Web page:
PLATTS- 28 Nov 2021 - An OPEC+ committee set to meet on Dec. 2 is likely to take a cautious approach in light of the new South African COVID-19 variant which adds to their concerns about demand growth and a possible oil surplus, the head of Vitol Asia said on Nov. 28.
The Joint Ministerial Monitoring Committee, which will meet virtually ahead of the OPEC+ meeting also set for Dec. 2, will have very preliminary information about the new variant Omicron, Mike Muller told a Gulf Intelligence webinar. The ministerial and technical group meetings were pushed back to the new dates, sources told S&P Global Platts.
"I'm not sure they are going to react with an about turn quite as quickly as this unless more information [about the new variant] comes to light," Muller said. "Will they err on the side of caution also? I think they might and that seems to be the consensus out there. They seem a lot more concerned about demand concerns, about economic shocks, about question marks about economic growth in China and about stats from India."
OPEC+ ministers, led by Saudi Arabia and Russia, are meeting after Dated Brent nosedived 11% on Nov. 26, sending shock waves into the energy market as news of the Omicron variant outbreak led to bans on flights from South Africa.
US-led SPR releases
Fears over new lockdowns due to the new variant triggered the oil price crash. S&P Global Platts assessed Dated Brent at $73.27/b, the lowest in two months, after details of a new variant of the virus emerged.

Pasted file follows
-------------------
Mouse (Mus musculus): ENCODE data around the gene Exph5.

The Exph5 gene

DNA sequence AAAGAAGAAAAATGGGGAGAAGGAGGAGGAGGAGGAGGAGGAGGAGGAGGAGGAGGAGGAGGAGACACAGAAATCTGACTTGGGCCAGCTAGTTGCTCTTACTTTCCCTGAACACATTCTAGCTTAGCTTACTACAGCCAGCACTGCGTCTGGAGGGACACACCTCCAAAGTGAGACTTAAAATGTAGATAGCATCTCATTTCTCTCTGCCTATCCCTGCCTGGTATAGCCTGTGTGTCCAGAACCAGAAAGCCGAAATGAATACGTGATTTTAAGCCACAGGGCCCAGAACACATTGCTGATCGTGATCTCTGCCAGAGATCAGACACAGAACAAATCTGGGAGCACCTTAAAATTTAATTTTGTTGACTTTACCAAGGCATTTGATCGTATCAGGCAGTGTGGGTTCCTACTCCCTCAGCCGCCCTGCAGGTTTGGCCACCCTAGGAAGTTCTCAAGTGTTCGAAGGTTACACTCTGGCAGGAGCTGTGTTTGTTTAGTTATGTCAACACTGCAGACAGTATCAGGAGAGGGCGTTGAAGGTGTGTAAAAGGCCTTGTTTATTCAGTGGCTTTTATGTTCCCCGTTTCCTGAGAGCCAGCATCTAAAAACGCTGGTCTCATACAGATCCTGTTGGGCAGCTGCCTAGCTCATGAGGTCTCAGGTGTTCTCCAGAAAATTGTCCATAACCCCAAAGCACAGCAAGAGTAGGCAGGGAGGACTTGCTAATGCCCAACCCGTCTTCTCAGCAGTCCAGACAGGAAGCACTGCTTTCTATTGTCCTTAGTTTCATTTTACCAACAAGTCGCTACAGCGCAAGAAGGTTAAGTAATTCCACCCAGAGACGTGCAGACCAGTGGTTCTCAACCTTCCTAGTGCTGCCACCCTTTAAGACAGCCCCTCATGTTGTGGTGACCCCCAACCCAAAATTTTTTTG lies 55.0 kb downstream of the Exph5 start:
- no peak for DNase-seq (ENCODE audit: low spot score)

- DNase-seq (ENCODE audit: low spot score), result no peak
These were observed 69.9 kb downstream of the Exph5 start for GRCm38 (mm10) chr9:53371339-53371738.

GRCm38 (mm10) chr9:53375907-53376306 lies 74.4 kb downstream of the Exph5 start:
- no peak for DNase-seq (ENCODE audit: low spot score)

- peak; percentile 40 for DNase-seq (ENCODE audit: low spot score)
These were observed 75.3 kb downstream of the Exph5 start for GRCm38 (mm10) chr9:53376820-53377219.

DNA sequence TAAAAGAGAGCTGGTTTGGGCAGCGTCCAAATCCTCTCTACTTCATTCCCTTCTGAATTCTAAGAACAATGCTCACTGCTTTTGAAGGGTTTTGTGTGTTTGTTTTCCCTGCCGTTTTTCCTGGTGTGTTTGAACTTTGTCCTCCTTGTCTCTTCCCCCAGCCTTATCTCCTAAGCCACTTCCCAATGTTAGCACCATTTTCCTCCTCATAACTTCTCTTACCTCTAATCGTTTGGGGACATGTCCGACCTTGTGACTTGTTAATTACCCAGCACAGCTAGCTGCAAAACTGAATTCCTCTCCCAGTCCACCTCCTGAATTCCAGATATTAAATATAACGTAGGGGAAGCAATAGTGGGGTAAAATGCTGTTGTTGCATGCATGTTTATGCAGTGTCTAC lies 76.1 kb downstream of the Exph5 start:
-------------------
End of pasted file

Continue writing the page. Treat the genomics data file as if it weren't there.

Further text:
The meeting also coincides with a US-led coordinated release of Strategic Petroleum Reserves by various consuming countries that was intended to tame high prices at US gas stations. US President Joe Biden has blamed OPEC for the high oil and gas prices that have impacted drivers in the world's biggest crude consumer.
"This week, we launched a major effort to moderate the price of oil — an effort that will span the globe in its reach and ultimately reach your corner gas station," Biden said on Twitter on Nov. 27. "It will take time, but before long you should see the price of gas drop where you fill up your tank."
The Nov. 26 oil price crash was triggered by an illiquid market during US Thanksgiving holidays and fears of the unknown impact of the variant rather than the SPR release, Muller said.
"I think in a world without Omicron, we were looking at an ever-tightening supply picture where the world needed OPEC to put extra volume into the market," he said. "If they don't and this turns out to be a false alarm, a false scare....and this virus doesn't turn out to be of concern to energy demand, then the market needs ongoing supply."
Oil market inventories are still low and OPEC+ spare capacity is concentrated in the hands of a few core members, he added.
"Global inventories are below pre-pandemic levels and investment hasn't been as such in the global upstream, including shale, the fastest to respond sector, to allow a response if global demand were to see a resurgence early next year," Muller said.
A colder-than-expected winter and switching from gas to oil in power generation may also impact OPEC+ decision-making, he added.
"Of course, the oil switching, into what was gas demand, is in place, if anything it may accelerate," he said.